Jaws

jaws-novel-cover
7.5 Overall Score
Story: 8/10
Characters: 6/10

Fun summer read

Benchley creates kind of unlikeable characters, weird tonal switch for the last part of the novel

 
Novel Info

Novel Name:  Jaws

Publisher:  Doubleday

Writer:  Peter Benchley

Release Date:  February 1973

jaws-peter-benchley

Peter Benchley

A girl goes for a midnight swim and is killed by a great white shark off the coast of the tourist town of Amity.  The Chief of Police Marcus Brody argues to shut the beaches down, but finds resistance from the town leaders who realize the town survives on the tourist building.  When the deaths continue, action must be taken.  A shark expert called Hooper is called in to help deal with the problem, but Brody’s bored younger wife shows interest in the young man.  In a last ditch effort, Brody, Hooper, and a shark hunter name Quint set out to end the menace of the shark once and for all.

Written by Peter Benchley, Jaws was released in February 1973 with positive reviews and became a best-seller.  The movie was famously adapted by Steven Spielberg in 1975, causing another surge for the book, and making the story a legend.

Benchley based Jaws on a number of historical shark attacks and the idea of a man-eating shark.  After the release of Jaws, sharks took a big hit and were often vilified.  The book of a shark who seems to have a will of its own and defies all “fish logic” (the characters even wonder if it is an act of God) paints the species as something out of eat and kill.  Benchley had a turn of heart after writing Jaws, and due to some of the reaction even became an ocean conservationist and told National Geographic before his death that he couldn’t have written Jaws in later years because he didn’t like how he portrayed the shark.

jaws-novel-cover-2The biggest difference between the novel and the movie has to be the expanded role of Ellen Brody.  In the novel, the characters of Marcus, Hooper, and Ellen are much more unlikeable.  Marcus is more controlling and self-conscious and this pushes Ellen into an affair with Matt Hooper.  This paints both Ellen (as a bored housewife) and Hooper (as a guy knowingly cheating on Marcus behind his back) as not very good people.  The storyline distracts the story and bogs it down.  Thankfully it was left out of the film and the idea that the Brodys were a solid family helped sell the story…a side result of the affair probably is why in the novel, Hooper doesn’t survive his trip into the shark cage.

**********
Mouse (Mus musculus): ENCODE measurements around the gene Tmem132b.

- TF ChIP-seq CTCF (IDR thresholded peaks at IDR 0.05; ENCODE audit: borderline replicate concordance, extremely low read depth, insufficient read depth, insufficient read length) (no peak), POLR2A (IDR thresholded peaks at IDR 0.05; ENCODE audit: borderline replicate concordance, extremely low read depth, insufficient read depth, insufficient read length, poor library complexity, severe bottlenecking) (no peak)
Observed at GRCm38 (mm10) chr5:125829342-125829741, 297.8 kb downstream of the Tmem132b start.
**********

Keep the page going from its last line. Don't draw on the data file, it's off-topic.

There is an obvious Moby Dick theme running in the last part of the book with Quint being the Ahab character.  I always feel both the movie and the book take such a big change of pace at this point.  The story’s ending isn’t as dramatic as the ending of the film with the blowing up of the oxygen tank, but a bit more realistic with the shark slowly succumbing to the injuries it has sustained.  Quint meets a very Ahab fate by being pulled into the water and sinking into the depths with the shark.

With the recently release of Jaws on Blu-Ray, I thought it would be fun to reread Jaws.  It had been a number of years, but the story holds-up as a fun summer read.  Don’t expect a masterpiece but it is a quick read.  If you do read it, I recommend reading on the beach…It helps amplify the horror and adds to the story.

Related Links:

Jaws (1975)

Beast by Peter Benchley

White Shark by Peter Benchley

Author: JPRoscoe View all posts by
Follow me on Twitter @JPRoscoe76! Loves all things pop-culture especially if it has a bit of a counter-culture twist. Plays video games (basically from the start when a neighbor brought home an Atari 2600), comic loving (for almost 30 years), and a true critic of movies. Enjoys the art house but also isn't afraid to let in one or two popular movies at the same time.

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